On the other hand, if you mail a paper Form 1040, U.S. Individual Income Tax Return, it can take the IRS 6 to 8 weeks to process your return. Make sure you mail it to the right address for your area AND for your situation, because there are different addresses when you enclose a payment!
If you are unsure if you are using the correct address or would like to double check, the IRS has constructed a list of all addresses for taxpayers and tax professionals, which can be found here.
Other important reminders
1. How to get your refund fast, using direct deposit:
The quickest (and easiest) way for you to get your tax refund is by filing electronically and choosing direct deposit. This gives you access to your refund faster than a paper check, by up to 3 weeks!
Eight out of 10 taxpayers get their refunds by using direct deposit - there are various benefits in addition to receiving the refund sooner than a paper check. Direct deposit avoids the possibility that a refund check could be lost, stolen, or returned to the IRS as undeliverable, and it saves taxpayer money. It also lowers costs for issuing refunds; each paper check costs over $1 to print and process, while a refund issued by direct deposit costs only a dime.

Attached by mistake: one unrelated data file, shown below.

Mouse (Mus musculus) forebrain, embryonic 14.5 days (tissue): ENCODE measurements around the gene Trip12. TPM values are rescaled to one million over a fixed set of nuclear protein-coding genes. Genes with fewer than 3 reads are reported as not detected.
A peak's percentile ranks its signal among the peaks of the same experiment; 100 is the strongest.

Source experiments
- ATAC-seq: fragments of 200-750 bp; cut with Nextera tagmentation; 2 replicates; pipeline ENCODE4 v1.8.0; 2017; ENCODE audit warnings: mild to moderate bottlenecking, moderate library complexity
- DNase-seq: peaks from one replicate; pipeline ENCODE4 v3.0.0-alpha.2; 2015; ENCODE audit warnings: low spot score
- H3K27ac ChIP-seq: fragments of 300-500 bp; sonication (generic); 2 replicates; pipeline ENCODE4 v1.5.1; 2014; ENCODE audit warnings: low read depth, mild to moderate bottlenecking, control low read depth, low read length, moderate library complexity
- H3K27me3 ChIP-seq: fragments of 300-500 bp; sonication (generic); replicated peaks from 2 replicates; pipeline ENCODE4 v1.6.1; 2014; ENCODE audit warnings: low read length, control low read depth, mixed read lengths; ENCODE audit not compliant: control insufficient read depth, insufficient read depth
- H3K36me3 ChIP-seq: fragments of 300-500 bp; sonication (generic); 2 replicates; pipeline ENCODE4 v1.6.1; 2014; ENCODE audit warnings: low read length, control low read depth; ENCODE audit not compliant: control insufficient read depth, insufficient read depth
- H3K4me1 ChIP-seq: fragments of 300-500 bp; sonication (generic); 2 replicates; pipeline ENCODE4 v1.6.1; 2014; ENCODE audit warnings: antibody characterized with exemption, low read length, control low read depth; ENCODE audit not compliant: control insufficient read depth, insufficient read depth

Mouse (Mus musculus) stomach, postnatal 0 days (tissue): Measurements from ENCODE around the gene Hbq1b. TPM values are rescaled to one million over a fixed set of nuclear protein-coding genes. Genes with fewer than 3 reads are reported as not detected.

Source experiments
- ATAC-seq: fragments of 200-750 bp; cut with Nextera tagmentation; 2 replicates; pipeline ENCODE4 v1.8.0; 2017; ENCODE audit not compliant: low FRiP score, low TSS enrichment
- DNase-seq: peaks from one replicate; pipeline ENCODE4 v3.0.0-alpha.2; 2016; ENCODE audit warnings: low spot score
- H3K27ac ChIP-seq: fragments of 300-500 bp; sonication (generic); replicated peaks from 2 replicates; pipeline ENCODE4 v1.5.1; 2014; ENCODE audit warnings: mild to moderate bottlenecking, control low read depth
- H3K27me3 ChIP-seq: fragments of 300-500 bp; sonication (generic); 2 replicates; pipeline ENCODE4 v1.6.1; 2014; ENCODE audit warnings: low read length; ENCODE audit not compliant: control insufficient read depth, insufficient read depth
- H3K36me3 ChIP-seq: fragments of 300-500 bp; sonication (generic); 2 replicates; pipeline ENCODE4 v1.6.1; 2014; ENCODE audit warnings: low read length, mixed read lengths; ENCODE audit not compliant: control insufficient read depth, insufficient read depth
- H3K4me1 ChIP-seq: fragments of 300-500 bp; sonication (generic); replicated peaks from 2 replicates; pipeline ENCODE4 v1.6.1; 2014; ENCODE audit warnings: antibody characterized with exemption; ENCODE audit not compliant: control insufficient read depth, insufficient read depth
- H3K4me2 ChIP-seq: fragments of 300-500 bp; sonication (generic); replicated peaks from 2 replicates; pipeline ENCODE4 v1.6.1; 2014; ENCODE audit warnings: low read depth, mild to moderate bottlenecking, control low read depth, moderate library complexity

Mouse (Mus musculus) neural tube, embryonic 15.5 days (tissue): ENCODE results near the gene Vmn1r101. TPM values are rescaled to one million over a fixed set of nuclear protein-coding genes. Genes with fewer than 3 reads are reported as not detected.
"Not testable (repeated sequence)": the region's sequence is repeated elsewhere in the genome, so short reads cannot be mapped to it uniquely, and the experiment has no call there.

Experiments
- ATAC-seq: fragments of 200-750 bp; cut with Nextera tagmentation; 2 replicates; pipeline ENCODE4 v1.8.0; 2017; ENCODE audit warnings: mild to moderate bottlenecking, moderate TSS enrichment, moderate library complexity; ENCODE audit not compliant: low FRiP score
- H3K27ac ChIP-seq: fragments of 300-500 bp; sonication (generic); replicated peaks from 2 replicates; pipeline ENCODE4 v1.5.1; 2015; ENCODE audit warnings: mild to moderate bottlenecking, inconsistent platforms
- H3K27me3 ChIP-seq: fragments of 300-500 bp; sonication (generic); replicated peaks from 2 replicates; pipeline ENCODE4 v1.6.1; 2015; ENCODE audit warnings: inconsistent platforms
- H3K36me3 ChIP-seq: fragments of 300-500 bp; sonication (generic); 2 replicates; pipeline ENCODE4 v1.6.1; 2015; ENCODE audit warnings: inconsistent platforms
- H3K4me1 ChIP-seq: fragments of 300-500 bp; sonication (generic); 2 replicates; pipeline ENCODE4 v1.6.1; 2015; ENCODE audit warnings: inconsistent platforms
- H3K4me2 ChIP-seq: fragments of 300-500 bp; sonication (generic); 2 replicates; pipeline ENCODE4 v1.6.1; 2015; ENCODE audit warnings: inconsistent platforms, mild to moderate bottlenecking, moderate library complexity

2. How to claim a Recovery Rebate Credit:
Individuals who did not qualify for a third Economic Impact Payment, or EIP, or did not receive the full amount, may be eligible for the Recovery Rebate Credit (RCC). The RCC is a credit an individual may claim if they are missing a stimulus payment, or got less than the full amount they were eligible for, based on their 2021 tax situation. The fastest way to get your tax refund, including your Recovery Rebate Credit, is by filing electronically and choosing direct deposit.
- If you received the full amount for your third Economic Impact Payment, then you will not include any information about it when you file your 2021 tax return.
- If you are eligible for the RCC due to missing or incomplete funds, you will need to file a 2021 tax return even if you don't usually file, in order to claim the Recovery Rebate Credit.